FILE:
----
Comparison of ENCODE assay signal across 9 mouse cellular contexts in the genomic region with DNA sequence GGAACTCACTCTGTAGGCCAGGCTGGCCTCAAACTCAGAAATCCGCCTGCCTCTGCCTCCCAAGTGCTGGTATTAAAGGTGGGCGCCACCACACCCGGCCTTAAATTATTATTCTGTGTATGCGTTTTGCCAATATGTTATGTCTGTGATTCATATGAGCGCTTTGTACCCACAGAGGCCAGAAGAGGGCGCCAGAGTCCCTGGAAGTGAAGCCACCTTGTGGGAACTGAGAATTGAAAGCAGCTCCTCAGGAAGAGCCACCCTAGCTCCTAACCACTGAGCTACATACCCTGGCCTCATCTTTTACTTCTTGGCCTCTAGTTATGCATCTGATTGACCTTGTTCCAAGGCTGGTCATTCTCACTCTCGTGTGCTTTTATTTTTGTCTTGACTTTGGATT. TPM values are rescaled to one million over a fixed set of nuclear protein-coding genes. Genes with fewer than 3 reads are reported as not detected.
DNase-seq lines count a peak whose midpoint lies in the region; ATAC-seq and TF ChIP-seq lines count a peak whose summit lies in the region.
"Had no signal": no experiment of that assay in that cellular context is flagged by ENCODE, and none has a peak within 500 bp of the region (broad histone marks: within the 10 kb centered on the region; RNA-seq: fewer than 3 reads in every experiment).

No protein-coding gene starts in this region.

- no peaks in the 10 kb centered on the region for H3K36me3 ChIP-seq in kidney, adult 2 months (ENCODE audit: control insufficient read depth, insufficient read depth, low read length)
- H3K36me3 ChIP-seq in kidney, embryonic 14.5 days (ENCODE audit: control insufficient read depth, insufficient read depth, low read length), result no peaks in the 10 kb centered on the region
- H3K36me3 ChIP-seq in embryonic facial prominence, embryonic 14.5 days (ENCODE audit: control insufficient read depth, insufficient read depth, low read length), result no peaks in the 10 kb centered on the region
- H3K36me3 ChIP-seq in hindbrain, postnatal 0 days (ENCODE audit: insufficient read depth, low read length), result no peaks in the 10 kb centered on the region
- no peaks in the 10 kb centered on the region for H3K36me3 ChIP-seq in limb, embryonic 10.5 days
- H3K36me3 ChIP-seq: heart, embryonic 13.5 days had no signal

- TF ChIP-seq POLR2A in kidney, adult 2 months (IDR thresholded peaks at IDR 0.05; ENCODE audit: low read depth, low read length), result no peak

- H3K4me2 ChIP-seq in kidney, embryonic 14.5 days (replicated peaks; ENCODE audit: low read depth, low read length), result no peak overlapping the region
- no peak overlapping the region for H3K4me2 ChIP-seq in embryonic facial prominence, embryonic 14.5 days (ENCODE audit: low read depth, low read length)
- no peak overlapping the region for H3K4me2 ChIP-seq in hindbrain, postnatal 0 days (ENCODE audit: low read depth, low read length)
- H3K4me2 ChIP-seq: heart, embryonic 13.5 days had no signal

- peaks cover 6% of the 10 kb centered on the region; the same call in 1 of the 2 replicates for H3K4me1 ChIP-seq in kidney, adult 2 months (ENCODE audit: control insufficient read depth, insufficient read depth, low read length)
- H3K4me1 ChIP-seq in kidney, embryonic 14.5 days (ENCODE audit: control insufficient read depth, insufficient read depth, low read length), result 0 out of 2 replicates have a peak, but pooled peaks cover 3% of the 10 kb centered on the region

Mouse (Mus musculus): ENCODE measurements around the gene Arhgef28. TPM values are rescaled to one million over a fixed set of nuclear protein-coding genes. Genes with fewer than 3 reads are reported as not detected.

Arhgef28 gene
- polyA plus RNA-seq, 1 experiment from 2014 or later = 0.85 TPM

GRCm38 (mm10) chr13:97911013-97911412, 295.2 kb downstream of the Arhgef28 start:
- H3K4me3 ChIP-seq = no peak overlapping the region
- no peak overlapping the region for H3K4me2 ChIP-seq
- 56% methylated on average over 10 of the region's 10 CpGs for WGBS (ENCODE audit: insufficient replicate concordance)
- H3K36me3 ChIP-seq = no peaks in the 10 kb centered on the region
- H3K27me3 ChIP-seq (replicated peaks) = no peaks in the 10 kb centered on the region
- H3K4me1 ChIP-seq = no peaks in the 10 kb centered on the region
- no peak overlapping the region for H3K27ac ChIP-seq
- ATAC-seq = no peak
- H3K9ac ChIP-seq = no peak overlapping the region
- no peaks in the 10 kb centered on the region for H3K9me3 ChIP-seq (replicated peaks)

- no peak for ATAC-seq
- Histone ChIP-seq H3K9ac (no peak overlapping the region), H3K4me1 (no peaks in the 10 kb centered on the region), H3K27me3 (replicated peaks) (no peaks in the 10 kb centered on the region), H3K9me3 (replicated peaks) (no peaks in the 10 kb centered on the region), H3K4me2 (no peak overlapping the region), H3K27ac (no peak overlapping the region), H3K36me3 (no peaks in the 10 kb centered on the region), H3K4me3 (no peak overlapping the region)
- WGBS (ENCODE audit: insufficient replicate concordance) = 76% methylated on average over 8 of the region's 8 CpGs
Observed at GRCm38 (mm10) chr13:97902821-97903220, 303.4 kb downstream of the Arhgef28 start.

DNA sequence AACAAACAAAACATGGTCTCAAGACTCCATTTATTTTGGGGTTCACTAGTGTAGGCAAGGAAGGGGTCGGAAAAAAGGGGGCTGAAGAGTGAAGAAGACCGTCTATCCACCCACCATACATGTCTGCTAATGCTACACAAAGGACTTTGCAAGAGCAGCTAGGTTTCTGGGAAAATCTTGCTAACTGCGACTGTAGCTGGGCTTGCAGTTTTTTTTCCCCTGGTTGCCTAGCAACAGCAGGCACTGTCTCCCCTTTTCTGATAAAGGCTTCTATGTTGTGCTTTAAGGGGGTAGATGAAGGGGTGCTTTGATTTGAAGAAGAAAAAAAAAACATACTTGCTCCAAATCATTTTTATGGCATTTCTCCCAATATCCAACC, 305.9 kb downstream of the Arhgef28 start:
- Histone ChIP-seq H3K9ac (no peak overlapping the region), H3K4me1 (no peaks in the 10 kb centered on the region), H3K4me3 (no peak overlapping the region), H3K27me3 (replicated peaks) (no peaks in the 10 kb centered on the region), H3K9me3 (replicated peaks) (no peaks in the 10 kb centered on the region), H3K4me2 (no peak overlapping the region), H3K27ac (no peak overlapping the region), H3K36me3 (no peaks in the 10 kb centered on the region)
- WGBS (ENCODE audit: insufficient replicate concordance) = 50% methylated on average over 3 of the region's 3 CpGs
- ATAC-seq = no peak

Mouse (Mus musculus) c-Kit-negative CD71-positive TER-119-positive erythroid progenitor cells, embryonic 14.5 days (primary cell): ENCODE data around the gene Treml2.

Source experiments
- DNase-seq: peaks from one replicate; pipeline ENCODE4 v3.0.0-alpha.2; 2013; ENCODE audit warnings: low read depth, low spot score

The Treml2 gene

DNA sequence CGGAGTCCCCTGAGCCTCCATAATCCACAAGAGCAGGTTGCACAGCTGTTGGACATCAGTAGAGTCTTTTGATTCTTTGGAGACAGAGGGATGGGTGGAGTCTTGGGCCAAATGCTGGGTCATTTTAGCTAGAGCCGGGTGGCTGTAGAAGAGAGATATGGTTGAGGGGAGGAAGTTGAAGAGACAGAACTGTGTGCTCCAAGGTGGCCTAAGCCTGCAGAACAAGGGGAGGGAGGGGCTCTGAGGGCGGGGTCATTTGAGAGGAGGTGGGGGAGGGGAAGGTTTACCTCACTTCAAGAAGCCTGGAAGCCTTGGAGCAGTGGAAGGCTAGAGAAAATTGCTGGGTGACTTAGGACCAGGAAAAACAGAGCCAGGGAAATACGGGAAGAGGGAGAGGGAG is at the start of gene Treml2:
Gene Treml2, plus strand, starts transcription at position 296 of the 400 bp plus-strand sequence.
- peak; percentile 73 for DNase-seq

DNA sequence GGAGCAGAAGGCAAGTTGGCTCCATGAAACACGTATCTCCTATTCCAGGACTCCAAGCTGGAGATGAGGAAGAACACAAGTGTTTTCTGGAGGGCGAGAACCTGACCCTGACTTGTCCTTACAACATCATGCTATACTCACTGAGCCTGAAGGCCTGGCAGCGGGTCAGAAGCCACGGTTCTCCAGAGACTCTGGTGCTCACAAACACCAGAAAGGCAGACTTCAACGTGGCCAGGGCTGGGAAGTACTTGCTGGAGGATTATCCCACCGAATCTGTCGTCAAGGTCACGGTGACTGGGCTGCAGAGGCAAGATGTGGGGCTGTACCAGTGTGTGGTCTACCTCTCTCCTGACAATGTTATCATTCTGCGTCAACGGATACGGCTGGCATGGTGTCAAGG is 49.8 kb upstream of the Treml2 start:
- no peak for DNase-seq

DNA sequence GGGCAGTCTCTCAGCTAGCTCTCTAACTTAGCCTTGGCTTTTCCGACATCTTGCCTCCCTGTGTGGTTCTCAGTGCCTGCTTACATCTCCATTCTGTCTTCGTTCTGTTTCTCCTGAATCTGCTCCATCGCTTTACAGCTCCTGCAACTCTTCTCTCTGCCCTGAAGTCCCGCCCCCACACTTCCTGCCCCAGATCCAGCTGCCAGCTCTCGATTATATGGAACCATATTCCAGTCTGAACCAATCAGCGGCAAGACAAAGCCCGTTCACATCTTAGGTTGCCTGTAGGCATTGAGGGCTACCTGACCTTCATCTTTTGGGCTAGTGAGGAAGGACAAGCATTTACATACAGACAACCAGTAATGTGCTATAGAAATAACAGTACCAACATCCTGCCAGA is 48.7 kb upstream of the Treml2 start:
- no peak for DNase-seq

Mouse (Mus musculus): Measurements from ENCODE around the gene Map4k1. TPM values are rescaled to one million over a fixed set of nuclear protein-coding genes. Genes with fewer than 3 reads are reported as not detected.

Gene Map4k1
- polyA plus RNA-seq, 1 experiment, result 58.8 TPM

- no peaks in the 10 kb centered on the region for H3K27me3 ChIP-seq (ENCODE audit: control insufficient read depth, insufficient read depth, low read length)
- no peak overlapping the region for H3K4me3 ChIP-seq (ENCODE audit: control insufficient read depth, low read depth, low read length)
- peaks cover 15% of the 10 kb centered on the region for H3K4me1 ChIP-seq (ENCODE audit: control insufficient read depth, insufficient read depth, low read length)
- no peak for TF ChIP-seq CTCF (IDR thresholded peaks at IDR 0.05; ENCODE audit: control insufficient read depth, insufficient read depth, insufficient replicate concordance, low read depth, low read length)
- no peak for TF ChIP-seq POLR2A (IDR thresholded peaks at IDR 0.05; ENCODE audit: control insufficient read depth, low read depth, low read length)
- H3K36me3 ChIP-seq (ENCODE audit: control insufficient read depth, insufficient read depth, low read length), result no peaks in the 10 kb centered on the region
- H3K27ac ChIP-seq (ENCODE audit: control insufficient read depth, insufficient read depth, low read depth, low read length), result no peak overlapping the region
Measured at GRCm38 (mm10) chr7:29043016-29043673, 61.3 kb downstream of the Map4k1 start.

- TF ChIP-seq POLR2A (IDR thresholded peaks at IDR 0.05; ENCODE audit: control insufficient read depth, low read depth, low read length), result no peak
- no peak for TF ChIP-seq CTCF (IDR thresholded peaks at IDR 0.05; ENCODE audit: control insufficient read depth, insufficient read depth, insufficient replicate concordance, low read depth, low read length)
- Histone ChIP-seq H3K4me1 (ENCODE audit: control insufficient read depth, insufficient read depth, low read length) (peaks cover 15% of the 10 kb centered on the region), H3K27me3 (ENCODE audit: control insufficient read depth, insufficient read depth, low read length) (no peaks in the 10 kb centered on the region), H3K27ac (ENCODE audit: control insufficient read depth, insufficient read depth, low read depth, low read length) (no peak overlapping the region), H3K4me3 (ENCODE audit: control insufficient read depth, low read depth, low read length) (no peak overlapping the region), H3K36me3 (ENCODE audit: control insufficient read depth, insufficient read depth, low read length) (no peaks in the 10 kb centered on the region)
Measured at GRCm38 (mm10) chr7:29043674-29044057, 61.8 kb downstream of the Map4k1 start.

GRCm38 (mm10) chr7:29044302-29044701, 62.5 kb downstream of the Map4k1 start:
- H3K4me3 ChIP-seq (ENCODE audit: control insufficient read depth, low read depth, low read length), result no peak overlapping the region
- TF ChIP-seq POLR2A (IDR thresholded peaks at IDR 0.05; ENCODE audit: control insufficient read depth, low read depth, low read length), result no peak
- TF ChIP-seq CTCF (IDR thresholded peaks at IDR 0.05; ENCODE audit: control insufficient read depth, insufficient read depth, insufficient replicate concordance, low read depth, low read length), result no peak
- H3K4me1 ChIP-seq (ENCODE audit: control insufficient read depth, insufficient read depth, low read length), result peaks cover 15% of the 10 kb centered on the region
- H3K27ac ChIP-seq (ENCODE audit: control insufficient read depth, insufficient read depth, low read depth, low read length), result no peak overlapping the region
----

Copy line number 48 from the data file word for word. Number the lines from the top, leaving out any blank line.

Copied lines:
- no peak for DNase-seq